As for traffic safety, we have installed speed humps to both sides of every school in all our major cities within these two years.
Next, we are doing really much in the mass media and in every other field through them. Traffic policemen are on duty in every town before the start of the academic year and from August 31 through September to secure safe street crossing when classes finish.
Vladimir Putin: Mr Torlopov, the problems you have mentioned-the technical state of buses and driver check-ups-can be solved easily. Medical officers can be trained and certified. That is quite a practicable task.
It is also possible to establish car and bus maintenance and check-up stations. Cannot you cope?
Andrei Fursenko: There are regulations which do not authorise rural paramedics...
Vladimir Putin: They will cope after proper upgrading, and might be certified. The matter demands only organisation. Do you hear, Mr Belov?
Vladimir Belov: Yes.
Vladimir Putin: People must be trained, not merely certified. It is rather a simple job, isn't it? Driver check-ups don't demand expert physicians. It is a very simple job. The arrangement must be launched. Organise it in the regions please.
As for traffic checkpoints, you can establish them on your own, I think.
Vladimir Torlopov: There are such points at some schools, and their principals issue permits. But there are no automobile operating companies in the countryside, and many villages have problems.
Vladimir Putin: If there are none in villages, you might establish district companies.
Vladimir Torlopov: Most villages are at 50-70 kilometre distance from their district centres.
Vladimir Putin: Is it too far for a bus? What do you need with a school bus that cannot cover the distance?
Vladimir Torlopov: They need a new permit every day.
Vladimir Putin: Arrange inspectors' visits, then.
Vladimir Torlopov: Okay, we will think what we can do.
Vladimir Putin: You should have thought about it long ago, Mr Torlopov. What else can you do? Set it all adrift and say the problem defies solution?
Vladimir Torlopov: But school principals examine buses themselves...
Vladimir Putin: Is it any of their business? School principals should supervise tuition and teacher wage payments. Are they technical inspectors or what? Join hands with the traffic police and settle the problem! Whose duty is it to certify vehicles in general? Traffic policemen's?
Vladimir Torlopov: Yes, it is up to the traffic police as a specialised technical establishment.
Vladimir Putin: Organise it all with the traffic police and district governors. The matter will most probably demand finance and training centres. I wonder why you have put it off for so long.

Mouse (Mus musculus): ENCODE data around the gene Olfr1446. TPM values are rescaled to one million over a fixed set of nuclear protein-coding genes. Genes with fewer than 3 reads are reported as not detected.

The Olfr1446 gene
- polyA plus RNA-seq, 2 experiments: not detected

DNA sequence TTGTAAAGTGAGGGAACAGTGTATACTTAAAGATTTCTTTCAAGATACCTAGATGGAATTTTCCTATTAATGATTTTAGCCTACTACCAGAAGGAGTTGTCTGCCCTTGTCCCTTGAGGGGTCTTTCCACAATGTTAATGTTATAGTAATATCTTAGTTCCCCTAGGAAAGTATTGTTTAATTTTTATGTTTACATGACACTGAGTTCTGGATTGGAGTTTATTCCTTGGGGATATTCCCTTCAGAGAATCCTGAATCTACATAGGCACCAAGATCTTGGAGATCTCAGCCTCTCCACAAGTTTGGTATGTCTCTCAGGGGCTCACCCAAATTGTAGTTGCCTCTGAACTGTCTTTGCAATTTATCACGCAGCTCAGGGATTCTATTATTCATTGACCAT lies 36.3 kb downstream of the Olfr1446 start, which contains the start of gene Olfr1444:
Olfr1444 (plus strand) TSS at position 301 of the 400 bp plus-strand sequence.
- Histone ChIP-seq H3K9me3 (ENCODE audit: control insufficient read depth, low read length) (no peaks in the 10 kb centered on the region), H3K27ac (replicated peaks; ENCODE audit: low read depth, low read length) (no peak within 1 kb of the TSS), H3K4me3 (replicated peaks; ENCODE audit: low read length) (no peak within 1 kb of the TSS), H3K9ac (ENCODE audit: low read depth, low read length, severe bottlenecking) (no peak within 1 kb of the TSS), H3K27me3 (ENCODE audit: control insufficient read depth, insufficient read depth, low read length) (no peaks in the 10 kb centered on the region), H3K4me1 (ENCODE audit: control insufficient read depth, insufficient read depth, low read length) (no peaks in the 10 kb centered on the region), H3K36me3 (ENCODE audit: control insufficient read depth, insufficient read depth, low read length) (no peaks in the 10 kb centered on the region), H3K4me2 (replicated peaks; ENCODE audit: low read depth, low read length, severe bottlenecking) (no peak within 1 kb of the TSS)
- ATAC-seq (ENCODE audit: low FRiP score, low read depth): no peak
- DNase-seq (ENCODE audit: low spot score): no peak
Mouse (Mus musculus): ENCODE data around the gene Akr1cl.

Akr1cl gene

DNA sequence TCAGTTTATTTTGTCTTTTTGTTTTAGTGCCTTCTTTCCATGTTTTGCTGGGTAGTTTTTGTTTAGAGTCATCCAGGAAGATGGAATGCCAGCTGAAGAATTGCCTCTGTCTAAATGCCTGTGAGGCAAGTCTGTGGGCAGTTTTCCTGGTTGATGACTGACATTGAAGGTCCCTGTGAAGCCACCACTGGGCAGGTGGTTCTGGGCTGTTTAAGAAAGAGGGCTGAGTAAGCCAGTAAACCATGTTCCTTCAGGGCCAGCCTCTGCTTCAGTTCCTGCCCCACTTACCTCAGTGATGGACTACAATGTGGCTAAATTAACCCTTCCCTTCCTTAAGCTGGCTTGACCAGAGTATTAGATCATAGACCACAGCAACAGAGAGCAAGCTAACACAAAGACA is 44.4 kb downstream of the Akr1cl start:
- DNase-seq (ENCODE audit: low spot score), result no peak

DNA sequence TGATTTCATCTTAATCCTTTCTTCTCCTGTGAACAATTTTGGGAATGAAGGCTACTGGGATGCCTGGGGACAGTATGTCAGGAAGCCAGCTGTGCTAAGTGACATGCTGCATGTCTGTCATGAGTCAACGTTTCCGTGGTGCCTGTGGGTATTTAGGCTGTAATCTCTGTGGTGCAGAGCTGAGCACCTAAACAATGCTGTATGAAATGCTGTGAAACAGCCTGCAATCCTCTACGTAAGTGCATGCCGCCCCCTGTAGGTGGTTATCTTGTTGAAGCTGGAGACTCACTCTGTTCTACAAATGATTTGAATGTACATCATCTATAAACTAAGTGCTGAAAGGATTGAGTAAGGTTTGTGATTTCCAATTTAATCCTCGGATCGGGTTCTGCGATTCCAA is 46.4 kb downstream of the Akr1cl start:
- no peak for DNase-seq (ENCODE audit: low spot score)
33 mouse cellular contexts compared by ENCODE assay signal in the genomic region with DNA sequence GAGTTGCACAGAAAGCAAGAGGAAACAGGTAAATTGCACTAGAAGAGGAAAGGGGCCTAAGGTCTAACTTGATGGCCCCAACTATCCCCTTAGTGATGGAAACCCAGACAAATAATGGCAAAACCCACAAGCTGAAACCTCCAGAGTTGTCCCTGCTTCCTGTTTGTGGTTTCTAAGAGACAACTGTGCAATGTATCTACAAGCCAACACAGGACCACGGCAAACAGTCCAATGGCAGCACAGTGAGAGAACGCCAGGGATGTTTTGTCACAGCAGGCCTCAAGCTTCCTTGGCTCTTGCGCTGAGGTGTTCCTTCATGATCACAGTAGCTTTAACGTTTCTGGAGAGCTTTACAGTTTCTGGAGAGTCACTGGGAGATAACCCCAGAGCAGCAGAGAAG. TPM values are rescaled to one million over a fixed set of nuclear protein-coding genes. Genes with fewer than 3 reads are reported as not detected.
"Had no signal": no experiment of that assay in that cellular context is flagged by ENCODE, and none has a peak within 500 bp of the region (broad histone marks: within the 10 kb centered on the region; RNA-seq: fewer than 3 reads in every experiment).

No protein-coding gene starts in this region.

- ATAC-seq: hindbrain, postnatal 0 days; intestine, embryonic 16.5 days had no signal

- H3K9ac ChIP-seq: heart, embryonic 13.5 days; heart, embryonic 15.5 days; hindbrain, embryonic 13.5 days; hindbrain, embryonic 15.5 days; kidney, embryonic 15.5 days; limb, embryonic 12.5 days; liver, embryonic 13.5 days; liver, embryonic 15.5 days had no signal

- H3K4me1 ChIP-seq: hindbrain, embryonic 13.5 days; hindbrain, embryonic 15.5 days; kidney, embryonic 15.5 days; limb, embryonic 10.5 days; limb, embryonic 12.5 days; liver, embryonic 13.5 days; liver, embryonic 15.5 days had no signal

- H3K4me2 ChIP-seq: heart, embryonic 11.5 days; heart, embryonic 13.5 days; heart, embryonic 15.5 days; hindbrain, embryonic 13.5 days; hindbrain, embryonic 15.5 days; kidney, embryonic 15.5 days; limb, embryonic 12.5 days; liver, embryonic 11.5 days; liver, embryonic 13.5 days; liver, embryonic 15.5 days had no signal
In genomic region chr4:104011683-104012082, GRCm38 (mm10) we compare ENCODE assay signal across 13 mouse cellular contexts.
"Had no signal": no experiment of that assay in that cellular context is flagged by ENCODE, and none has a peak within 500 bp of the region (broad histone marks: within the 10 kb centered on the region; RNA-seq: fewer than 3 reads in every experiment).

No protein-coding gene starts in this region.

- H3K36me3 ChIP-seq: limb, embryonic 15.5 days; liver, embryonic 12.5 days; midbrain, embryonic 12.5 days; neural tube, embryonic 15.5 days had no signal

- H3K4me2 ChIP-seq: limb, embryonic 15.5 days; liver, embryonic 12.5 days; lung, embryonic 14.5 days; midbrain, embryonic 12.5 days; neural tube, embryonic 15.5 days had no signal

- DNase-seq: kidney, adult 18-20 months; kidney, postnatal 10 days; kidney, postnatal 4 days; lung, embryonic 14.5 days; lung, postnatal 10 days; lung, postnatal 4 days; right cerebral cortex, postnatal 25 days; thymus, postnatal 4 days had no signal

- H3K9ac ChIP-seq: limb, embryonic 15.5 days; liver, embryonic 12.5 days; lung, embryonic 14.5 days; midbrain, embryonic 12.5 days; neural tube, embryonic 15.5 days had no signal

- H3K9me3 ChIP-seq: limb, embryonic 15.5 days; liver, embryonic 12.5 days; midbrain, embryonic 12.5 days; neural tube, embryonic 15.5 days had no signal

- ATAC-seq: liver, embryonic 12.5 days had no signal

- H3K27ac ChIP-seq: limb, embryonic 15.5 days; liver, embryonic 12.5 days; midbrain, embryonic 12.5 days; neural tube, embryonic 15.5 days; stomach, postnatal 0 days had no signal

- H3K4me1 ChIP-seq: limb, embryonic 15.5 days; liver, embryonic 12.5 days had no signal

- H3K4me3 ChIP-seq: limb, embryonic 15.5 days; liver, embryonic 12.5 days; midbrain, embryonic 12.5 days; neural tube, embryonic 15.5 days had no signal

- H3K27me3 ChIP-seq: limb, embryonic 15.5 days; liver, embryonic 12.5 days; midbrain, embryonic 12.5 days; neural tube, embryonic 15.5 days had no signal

Vladimir Torlopov: The situation is the same in other regions, too.
Vladimir Putin: I see. I do not mean Komi alone but the entire country. It is good that you pay attention to the problem but not so good that your schools are among the worst prepared in Russia. Just why?
Vladimir Torlopov: Mr Putin, we were 100% ready in this respect by August 25. We have all relevant papers from the Fire Inspection and Rospotrebnadzor.
Vladimir Putin: Mr Torlopov, it is hard to argue with you, and I do not intend to do so because I proceed from information provided by federal agencies-the Education Ministry, fire inspections, and so on. Mr Fursenko...
Andrei Fursenko: Rospotrebnadzor and the State Fire Inspection told us on August 25 that 32 schools did not qualify for fire safety, and another 52 on consumer protection lines.
Vladimir Torlopov: Mr Putin, it was the situation in the middle of August.
Vladimir Putin: But they dated the report by August 25.
Vladimir Torlopov: August 25 is always the deadline. Do you think I am telling you lies?
Vladimir Putin: I hope you are not. However, you must get the matter sorted out... You are reporting 100% readiness but I see different figures here.
Andrei Fursenko: There was a telephone conference on August 25, when all those figures were announced and never disproved. If they had been refuted we would have other figures here. I repeat, my deputy chaired a national telephone conference on August 25...
Vladimir Torlopov: Right. Our Education Minister took part in it and said we were 100% ready.
Vladimir Putin: The minister could say anything! Don't count on what she said-what you need is firsthand information. Come to the schools that were mentioned, and see for yourself.
Vladimir Torlopov: I will.
Vladimir Putin: Check it all yourself, and if you see any discrepancies, you should visit the controversial sites.